A Story from Mary
A Story from Mary about Treatment

Mary was very upset when she was told about the cancer. The provider held her hand, asked her to relax and told her cancer was very early stage of growth and her chances of surviving and living a normal life were very good. She said she wanted to go home and pray and tell her children what was going on.

She told her children a few days ago about her breast cancer diagnosis. She had another appointment today with the provider to talk about treatments. Mary is sitting in the living room with all four of her children.


Mary: I was very surprised when the doctor told me today that I had a choice of chemo alone or surgery and radiation. If I have the surgery it means having the lump removed and then having radiation for six weeks. If I have the chemo, it means going to the clinic for several weeks to have the treatment.

Margaret (the 15-year old): Mom, which one is the best treatment for curing the cancer?

Mary: The doctor says my cancer was found early enough so that both treatments are likely to be good to cure the cancer.

Joe (the 20-year old): But mom, if you have to do treatments for a lot of weeks, how will you get back and forth to the clinic. Are you going to feel well enough to take the bus?

Mary: I dont know how Ill feel. But the clinic is only 12 miles away and I only have one bus transfer to take.

Caren (the 17-year old): I can drive you to the clinic, Mom. Then you wont have to take the bus if you dont feel so good.

Mary: Yes, that would be nice. But I need to make certain I can schedule the appointments so that you dont miss your college classes.

Joe: Whether you do the chemo or the surgery with radiation, one of us should be with you and take you to the clinic.

Lance (the 22-year old): I agree. At least one of us should be with you the whole time. I can talk to my boss about taking some time off to help. Hell understand.

Margaret: They both sound pretty scary to me. Mom, are you scared?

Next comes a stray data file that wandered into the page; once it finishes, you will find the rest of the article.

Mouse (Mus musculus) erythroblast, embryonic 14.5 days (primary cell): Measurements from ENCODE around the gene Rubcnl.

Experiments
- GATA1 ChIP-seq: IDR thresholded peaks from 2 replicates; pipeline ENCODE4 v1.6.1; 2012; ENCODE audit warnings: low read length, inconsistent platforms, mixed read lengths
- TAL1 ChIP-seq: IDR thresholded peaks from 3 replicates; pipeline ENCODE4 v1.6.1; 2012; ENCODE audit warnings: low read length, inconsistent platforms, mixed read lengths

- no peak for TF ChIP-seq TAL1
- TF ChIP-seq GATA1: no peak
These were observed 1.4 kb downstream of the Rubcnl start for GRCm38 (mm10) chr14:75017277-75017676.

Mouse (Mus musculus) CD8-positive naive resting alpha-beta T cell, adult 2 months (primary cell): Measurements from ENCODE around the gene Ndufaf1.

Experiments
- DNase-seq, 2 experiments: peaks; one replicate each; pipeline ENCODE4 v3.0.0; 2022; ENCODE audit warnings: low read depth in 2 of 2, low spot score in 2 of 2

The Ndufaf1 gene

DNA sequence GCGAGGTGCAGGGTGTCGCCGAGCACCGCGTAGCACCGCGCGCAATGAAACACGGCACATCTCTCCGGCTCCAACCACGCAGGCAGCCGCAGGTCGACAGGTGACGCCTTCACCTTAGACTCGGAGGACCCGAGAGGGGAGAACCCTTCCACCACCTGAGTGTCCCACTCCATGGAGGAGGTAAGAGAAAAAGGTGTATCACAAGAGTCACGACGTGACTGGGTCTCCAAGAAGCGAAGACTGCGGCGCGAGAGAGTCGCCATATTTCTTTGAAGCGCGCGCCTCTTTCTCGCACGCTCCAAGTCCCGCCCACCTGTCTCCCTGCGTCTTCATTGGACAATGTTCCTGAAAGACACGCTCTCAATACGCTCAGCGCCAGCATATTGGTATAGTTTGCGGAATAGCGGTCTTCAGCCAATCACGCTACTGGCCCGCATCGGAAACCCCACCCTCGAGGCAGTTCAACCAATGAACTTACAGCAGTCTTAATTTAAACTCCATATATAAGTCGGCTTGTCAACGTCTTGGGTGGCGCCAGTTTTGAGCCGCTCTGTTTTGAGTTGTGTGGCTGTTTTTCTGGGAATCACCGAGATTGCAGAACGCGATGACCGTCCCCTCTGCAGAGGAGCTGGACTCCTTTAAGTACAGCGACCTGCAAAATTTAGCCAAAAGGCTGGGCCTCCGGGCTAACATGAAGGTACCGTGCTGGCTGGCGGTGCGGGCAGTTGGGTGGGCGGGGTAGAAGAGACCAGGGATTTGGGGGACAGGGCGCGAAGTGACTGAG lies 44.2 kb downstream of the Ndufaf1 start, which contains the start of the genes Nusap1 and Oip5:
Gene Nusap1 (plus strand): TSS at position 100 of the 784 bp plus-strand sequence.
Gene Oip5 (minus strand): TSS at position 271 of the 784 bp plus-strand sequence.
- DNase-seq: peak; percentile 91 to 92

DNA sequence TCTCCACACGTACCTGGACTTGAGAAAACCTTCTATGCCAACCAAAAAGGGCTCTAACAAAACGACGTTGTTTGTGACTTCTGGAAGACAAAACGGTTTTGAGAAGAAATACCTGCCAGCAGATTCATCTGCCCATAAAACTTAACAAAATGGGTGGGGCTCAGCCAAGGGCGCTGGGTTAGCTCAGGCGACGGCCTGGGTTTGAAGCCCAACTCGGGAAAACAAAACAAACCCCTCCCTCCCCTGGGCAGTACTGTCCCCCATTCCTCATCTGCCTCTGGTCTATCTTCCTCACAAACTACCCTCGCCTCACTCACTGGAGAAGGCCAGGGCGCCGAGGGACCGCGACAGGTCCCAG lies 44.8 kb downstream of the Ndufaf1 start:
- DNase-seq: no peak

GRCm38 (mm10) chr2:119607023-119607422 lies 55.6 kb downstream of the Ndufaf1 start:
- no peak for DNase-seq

Mary: Im a little scared, but I feel better since I talked with the doctor today and I went to Larry, the traditional Indian healer and prayed with him for a while. We also talked about it. He will come over later tonight to pray with all of us. But I told him I wanted to talk with you first about my choices.

Caren: So which do you want to do, mom?

Mary: I have been thinking about it all day long. I have been praying and asking the Creator for guidance. I think I dont want to do the surgery. It just doesnt feel right somehow.

Margaret (crying): But mom, wont you get sick from the chemo?

Mary: Well, a lot of people do get sick. I wont know how Ill react until I start taking it. I just dont want anyone to cut my body unless it is in ceremony. I just feel it isnt right for me to do.

Joe: Okay mom. What can we do to help? I dont know anything about chemo. Is there something I can read?

Mary: Yes, the provider gave me these booklets today that explain some of the side effects and what may happen. I think we should all read them. I think we just need to wait and see how I do with the chemo.

Margaret: I can help with the cooking and cleaning.

Caren: me too, mom. I can also help drive you to the clinic and stay with you.

Lance: I think we need to find out how often youve got to go for treatments and Caren, Joe and I will work out a schedule to take you. We can all take turns staying with you while youre having the treatments. Is that okay? For us to stay with you while youre getting chemo?

Mary: Yes, the nurse showed me the room today where chemo is given and it looks pretty comfortable. There were other family members with the patients today. So I think this will be okay to do. Well work it out together. Now, lets pray.




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